A Steady State Thermal Duct Model Derived by Fin-Theory Approach and Applied on an Unglazed Solar Collector.
2009 (English)In: Solar Energy, ISSN 0038-092X, Vol. 84, no 10, 1838-1851 p.Article in journal (Refereed) Published
This paper presents the thermal modelling of an unglazed solar collector (USC) flat panel, with the aim of producing a detailed yet swift thermal steady-state model. The model is analytical, one-dimensional (ID) and derived by a fin-theory approach. It represents the thermal performance of an arbitrary duct with applied boundary conditions equal to those of a flat panel collector. The derived model is meant to be used for efficient optimisation and design of USC flat panels (or similar applications), as well as detailed thermal analysis of temperature fields and heat transfer distributions/variations at steady-state conditions; without requiring a large amount of computational power and time. Detailed surface temperatures are necessary features for durability studies of the surface coating, hence the effect of coating degradation on USC and system performance. The model accuracy and proficiency has been benchmarked against a detailed three-dimensional Finite Difference Model (3D FDM) and two simpler ID analytical models. Results from the benchmarking test show that the fin-theory model has excellent capabilities of calculating energy performances and fluid temperature profiles, as well as detailed material temperature fields and heat transfer distributions/variations (at steady-state conditions), while still being suitable for component analysis in junction to system simulations as the model is analytical. The accuracy of the model is high in comparison to the 3D FDM (the prime benchmark), as long as the fin-theory assumption prevails (no 'or negligible' temperature gradient in the fin perpendicularly to the fin length). Comparison with the other models also shows that when the USC duct material has a high thermal conductivity, the cross-sectional material temperature adopts an isothermal state (for the assessed USC duct geometry), which makes the ID isothermal model valid. When the USC duct material has a low thermal conductivity, the heat transfer course of events adopts a 1D heat flow that reassembles the conditions of the 1D simple model (for the assessed USC duct geometry); ID heat flow through the top and bottom fins/sheets as the duct wall reassembles a state of adiabatic condition.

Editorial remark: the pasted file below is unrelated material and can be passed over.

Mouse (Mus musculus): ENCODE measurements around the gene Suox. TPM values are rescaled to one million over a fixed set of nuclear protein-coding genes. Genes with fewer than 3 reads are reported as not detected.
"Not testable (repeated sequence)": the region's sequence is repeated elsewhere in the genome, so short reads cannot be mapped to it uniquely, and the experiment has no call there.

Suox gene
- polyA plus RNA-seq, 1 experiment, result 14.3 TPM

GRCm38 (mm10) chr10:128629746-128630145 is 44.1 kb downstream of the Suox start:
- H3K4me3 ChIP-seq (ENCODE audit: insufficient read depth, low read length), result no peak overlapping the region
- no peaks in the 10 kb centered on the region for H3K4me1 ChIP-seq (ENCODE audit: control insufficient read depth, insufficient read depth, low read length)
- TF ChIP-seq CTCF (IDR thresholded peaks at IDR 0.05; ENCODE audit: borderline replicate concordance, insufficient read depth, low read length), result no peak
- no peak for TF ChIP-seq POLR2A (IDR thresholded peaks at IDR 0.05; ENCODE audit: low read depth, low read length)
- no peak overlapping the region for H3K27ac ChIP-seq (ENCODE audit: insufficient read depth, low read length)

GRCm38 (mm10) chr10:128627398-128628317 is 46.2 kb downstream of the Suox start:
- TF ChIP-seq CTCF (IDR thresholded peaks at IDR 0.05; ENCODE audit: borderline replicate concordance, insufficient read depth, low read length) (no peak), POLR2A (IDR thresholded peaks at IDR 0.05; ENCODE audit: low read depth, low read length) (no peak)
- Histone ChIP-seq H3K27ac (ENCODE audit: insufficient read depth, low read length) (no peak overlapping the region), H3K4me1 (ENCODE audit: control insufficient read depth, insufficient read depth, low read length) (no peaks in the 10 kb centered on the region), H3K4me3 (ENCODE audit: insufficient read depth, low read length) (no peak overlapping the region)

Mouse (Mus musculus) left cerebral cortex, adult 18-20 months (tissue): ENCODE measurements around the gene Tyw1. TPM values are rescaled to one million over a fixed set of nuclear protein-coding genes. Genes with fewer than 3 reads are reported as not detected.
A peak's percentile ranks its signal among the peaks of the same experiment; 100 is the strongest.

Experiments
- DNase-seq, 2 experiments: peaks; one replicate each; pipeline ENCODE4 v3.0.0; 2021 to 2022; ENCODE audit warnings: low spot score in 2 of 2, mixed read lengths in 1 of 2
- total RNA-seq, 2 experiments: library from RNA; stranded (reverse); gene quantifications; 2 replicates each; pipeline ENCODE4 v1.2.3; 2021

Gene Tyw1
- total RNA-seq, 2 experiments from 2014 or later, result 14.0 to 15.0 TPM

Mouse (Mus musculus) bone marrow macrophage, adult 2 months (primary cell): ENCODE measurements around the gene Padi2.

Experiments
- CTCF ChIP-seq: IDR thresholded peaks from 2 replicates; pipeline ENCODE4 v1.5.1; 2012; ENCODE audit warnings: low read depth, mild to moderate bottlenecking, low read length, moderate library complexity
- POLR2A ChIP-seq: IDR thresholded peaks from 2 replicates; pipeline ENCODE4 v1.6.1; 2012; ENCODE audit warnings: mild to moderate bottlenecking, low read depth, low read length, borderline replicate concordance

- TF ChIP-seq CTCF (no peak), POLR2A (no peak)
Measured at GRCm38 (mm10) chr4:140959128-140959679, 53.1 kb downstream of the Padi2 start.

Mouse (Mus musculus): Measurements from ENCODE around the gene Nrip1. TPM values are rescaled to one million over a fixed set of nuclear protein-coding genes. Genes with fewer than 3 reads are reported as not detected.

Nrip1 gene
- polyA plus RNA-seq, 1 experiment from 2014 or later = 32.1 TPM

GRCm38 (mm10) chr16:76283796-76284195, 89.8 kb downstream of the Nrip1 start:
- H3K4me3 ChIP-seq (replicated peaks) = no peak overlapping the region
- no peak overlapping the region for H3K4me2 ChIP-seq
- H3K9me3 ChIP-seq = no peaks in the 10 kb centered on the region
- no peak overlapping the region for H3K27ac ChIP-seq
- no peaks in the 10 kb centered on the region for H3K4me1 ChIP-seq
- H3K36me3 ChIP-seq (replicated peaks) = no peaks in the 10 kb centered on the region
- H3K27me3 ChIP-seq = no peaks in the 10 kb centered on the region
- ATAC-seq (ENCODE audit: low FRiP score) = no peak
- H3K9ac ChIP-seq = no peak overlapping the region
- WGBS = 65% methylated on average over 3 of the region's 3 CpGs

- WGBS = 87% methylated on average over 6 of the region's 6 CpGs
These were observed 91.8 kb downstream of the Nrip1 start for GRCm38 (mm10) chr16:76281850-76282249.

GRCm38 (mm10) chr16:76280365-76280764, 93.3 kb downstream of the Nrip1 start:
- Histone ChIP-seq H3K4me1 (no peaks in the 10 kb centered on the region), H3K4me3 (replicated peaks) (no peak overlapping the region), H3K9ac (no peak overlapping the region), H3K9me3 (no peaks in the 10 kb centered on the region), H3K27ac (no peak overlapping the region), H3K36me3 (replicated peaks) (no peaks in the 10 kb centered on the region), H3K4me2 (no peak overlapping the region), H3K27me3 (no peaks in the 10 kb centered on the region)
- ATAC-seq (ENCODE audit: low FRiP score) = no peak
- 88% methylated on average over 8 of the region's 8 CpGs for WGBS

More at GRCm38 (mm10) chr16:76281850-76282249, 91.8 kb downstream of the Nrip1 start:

Place, publisher, year, edition, pages
2009. Vol. 84, no 10, 1838-1851 p.
PERFORMANCE; DEGRADATION; VALIDATION; SYSTEMS; SURFACE; DESIGN; ENERGY
Building Technologies Materials Engineering Other Electrical Engineering, Electronic Engineering, Information Engineering
IdentifiersURN: urn:nbn:se:kth:diva-19461DOI: 10.1016/j.solener.2010.06.016ISI: 000282498500009ScopusID: 2-s2.0-77956180250OAI: oai:DiVA.org:kth-19461DiVA: diva2:338103
QC 20100810, QC 201111102010-08-102010-08-102012-03-14Bibliographically approved